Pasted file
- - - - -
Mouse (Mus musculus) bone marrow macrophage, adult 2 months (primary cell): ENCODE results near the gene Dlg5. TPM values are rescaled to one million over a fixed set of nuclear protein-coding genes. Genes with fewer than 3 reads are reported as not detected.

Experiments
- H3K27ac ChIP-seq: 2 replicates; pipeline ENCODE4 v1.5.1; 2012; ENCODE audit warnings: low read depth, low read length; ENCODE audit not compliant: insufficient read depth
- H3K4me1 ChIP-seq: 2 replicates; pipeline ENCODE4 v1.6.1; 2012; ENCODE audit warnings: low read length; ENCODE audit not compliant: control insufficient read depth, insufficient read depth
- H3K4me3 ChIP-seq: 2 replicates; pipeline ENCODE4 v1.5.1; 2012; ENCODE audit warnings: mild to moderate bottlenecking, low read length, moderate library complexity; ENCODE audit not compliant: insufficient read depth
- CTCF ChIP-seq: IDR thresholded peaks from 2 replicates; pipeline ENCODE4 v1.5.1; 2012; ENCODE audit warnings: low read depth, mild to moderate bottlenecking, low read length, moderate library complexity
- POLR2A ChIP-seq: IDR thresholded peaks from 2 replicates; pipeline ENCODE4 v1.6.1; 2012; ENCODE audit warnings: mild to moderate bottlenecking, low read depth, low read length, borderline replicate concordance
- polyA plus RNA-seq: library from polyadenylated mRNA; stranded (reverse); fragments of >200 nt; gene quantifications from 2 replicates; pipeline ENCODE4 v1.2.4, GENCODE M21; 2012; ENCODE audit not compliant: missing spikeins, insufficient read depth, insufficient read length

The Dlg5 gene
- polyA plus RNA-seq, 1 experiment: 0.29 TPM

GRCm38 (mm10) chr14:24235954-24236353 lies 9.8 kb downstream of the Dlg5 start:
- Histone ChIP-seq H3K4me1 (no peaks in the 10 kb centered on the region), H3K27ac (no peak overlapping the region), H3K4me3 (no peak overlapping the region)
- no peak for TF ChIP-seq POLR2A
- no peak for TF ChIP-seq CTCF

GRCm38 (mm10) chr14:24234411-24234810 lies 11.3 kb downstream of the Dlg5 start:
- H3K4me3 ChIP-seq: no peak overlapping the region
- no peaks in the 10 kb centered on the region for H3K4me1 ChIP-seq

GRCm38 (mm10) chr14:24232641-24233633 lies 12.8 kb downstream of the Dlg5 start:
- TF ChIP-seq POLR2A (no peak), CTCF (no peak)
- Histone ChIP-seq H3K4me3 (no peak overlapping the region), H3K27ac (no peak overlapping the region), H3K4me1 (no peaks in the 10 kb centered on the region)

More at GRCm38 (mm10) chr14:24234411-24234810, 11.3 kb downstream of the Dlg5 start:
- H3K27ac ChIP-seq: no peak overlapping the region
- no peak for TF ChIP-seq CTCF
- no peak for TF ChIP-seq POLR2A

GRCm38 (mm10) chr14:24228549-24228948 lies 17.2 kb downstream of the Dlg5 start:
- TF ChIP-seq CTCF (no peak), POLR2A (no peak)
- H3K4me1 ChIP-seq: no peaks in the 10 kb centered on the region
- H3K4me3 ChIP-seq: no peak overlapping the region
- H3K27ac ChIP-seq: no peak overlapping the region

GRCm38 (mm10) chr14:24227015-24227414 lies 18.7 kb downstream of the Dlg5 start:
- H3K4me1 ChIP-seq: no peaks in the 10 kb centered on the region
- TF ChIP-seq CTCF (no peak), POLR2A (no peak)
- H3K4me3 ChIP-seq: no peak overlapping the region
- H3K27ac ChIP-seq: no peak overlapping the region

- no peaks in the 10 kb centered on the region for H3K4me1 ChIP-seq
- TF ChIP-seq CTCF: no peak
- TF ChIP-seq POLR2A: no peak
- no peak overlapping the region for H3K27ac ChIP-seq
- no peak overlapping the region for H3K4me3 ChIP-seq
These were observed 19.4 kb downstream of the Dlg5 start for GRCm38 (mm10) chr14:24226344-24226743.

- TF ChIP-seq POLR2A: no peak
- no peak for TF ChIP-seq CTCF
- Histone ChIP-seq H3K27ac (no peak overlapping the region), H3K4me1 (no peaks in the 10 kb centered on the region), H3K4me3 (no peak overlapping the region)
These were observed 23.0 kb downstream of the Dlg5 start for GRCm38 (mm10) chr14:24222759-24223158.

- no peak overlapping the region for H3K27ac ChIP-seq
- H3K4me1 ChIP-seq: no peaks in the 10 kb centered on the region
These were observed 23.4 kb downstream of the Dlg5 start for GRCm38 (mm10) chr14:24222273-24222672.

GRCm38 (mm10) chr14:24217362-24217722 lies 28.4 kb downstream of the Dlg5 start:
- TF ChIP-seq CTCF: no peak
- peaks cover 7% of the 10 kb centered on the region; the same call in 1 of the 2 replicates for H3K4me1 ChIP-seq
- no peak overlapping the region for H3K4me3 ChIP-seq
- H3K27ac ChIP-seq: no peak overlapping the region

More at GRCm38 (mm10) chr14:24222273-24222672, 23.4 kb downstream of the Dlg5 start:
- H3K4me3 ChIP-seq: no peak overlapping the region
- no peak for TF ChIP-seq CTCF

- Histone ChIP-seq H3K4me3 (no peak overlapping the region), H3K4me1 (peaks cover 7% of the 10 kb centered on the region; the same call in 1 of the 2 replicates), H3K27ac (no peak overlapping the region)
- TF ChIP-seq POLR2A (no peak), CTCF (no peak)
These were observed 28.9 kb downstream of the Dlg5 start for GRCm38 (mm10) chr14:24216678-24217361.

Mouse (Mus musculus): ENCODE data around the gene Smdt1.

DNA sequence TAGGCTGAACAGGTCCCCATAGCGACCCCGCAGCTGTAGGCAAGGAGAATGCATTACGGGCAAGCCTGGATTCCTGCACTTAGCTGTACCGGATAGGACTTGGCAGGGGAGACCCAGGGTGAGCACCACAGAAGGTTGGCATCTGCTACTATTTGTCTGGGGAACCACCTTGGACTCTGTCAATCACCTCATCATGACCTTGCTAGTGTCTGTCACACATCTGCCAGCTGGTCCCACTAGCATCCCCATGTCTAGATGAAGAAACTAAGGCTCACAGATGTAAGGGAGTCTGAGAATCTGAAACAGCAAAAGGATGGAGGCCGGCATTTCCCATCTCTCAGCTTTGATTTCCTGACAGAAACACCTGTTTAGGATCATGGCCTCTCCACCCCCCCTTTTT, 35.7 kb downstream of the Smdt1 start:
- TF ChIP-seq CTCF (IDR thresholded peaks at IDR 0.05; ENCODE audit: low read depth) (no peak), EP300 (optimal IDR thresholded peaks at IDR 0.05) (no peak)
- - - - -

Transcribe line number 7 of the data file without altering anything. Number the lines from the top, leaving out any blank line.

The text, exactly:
- POLR2A ChIP-seq: IDR thresholded peaks from 2 replicates; pipeline ENCODE4 v1.6.1; 2012; ENCODE audit warnings: mild to moderate bottlenecking, low read depth, low read length, borderline replicate concordance